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Shadow Chancellor Anneliese Dodds accuses Rishi Sunak of dodging 'big decisions' by failing to deliver full Budget

The Shadow Chancellor criticised the decision not to deliver a full Budget

3 min read

Anneliese Dodds has accused the Chancellor of putting off the "big decisions" by failing to present a full Budget.

The Shadow Chancellor said Rishi Sunak had "fallen short" after he chose to announce new economic measures as part of a summer statement rather than a comprehensive fiscal plan.

Speaking to MPs, the Chancellor announced almost £30bn in new measures, including a stamp duty cut and a new job retention scheme, but said he planned to wait until Autumn to deliver a full spending review and Budget.

But the move was criticised by Ms Dodds, who said while she recognised the Government had taken "big decisions", they had failed to deliver a "back to work Budget" to help the UK economy recover from the pandemic.

"Our country has been through a great deal over these past few months. Hundreds of thousands have wrestled with this terrible disease, for many months, people have had to go without being able to embrace their loved ones, even to say goodbye," she said.

"Tens of thousands have died, our NHS social care and other workers have made extraordinary sacrifices we owe them so much.

"The government has had to take big decisions, We acknowledge that.

"But today, Mr Speaker should have been the day when our government chose to build a bridge between what has been done so far and what needs to be done to get our economy moving again."

She added: “Today Britain should have had a back to work budget.

"But instead, we got this summer statement, with many of the big decisions put off until later, as the benches opposite know full well.

"Labour is a constructive opposition during this time of crisis. We won’t criticise for criticism’s sake.

"But when the government falls short, we will speak up, and the blunt truth is we have one of the highest death rates in the world.

"And among the deepest economic damage in the industrialised world, from coronavirus.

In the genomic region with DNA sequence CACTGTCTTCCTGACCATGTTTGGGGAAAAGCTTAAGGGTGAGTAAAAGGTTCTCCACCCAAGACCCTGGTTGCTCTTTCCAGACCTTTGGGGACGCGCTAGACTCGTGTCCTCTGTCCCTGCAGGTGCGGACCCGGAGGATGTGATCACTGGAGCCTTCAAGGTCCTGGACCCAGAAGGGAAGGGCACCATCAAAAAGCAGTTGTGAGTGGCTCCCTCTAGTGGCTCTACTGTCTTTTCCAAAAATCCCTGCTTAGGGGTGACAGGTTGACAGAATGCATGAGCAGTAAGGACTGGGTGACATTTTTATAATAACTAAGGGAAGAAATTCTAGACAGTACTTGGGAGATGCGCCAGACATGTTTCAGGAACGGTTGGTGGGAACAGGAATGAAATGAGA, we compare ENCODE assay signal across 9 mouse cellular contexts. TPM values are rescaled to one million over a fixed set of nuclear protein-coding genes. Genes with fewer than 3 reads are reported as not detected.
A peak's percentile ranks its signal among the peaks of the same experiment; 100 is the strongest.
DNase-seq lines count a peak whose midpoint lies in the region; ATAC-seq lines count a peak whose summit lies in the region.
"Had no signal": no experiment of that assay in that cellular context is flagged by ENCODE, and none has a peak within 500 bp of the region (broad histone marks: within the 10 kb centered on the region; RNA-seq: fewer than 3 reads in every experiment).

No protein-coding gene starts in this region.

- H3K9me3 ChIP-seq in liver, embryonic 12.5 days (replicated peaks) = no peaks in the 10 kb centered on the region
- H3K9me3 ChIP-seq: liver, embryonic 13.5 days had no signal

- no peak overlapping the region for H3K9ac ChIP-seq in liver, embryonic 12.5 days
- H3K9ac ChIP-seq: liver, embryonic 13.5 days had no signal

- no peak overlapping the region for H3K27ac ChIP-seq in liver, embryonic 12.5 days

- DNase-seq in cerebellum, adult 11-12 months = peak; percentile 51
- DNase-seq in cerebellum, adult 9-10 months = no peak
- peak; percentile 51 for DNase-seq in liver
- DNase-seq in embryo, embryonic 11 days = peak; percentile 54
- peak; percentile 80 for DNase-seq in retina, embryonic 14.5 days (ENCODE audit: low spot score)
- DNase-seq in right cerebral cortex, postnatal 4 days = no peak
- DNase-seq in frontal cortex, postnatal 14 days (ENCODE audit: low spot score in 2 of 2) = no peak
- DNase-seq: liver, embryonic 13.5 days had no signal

"So the very first thing the Chancellor must do is prevent additional economic damage due to the slow public health response of his government.

"As we've seen throughout this crisis the failure to match soaring rhetoric, with meaningful action has consequences for people across our country, despite all its talk."

Ms Dodds also criticised the decision to wind down the furlough scheme entirely from October, saying the "one-size-fits-all" approach would damage those sectors of the economy still shut due to the pandemic.

"No one is saying those schemes should stay as they are indefinitely, we have never said that on this side of the house, but we have said that the money spent on the job retention scheme must not serve merely to postpone unemployment," she said.

"The scheme must live up to its name, supporting employment in industries that are viable in the long-term and we need a strategy for the scheme to become more flexible so it can support those businesses forced to close again because of additional localised lockdowns."

Meanwhile, the SNPs economic spokesperson Alison Thewliss took aim the Chancellor's new "eat out to help out" scheme, saying that some families were "barely eating".

"Now is the time to strengthen measures to reverse rising child poverty, including a £20 per week increase in the child element of Universal Credit and child tax credits," she said.

"This will help families put food on the table and clothes on children's backs at a time when many are struggling.

"These parents are not eating out, some of these parents are barely eating."

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